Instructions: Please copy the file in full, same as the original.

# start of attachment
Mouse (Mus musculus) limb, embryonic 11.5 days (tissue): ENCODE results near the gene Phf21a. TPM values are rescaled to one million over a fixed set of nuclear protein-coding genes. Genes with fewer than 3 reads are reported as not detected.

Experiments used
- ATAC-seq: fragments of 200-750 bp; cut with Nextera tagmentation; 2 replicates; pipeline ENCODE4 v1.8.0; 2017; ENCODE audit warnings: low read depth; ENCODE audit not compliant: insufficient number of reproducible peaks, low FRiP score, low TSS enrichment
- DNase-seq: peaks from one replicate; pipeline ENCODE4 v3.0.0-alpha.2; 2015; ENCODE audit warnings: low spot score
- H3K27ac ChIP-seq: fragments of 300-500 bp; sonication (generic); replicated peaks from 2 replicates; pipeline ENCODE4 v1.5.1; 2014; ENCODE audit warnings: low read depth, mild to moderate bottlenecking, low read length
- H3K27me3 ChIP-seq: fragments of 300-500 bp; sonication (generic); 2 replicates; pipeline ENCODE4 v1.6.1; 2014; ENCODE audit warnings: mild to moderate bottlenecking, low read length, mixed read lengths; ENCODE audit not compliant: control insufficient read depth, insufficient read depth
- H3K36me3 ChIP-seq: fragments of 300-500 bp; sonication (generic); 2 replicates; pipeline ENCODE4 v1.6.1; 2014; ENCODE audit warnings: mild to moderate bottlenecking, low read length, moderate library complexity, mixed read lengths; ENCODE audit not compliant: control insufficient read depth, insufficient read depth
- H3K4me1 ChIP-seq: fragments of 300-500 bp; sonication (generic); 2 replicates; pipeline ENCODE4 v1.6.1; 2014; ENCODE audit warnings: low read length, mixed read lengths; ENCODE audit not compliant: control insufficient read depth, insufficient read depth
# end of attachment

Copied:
Mouse (Mus musculus) limb, embryonic 11.5 days (tissue): ENCODE results near the gene Phf21a. TPM values are rescaled to one million over a fixed set of nuclear protein-coding genes. Genes with fewer than 3 reads are reported as not detected.

Experiments used
- ATAC-seq: fragments of 200-750 bp; cut with Nextera tagmentation; 2 replicates; pipeline ENCODE4 v1.8.0; 2017; ENCODE audit warnings: low read depth; ENCODE audit not compliant: insufficient number of reproducible peaks, low FRiP score, low TSS enrichment
- DNase-seq: peaks from one replicate; pipeline ENCODE4 v3.0.0-alpha.2; 2015; ENCODE audit warnings: low spot score
- H3K27ac ChIP-seq: fragments of 300-500 bp; sonication (generic); replicated peaks from 2 replicates; pipeline ENCODE4 v1.5.1; 2014; ENCODE audit warnings: low read depth, mild to moderate bottlenecking, low read length
- H3K27me3 ChIP-seq: fragments of 300-500 bp; sonication (generic); 2 replicates; pipeline ENCODE4 v1.6.1; 2014; ENCODE audit warnings: mild to moderate bottlenecking, low read length, mixed read lengths; ENCODE audit not compliant: control insufficient read depth, insufficient read depth
- H3K36me3 ChIP-seq: fragments of 300-500 bp; sonication (generic); 2 replicates; pipeline ENCODE4 v1.6.1; 2014; ENCODE audit warnings: mild to moderate bottlenecking, low read length, moderate library complexity, mixed read lengths; ENCODE audit not compliant: control insufficient read depth, insufficient read depth
- H3K4me1 ChIP-seq: fragments of 300-500 bp; sonication (generic); 2 replicates; pipeline ENCODE4 v1.6.1; 2014; ENCODE audit warnings: low read length, mixed read lengths; ENCODE audit not compliant: control insufficient read depth, insufficient read depth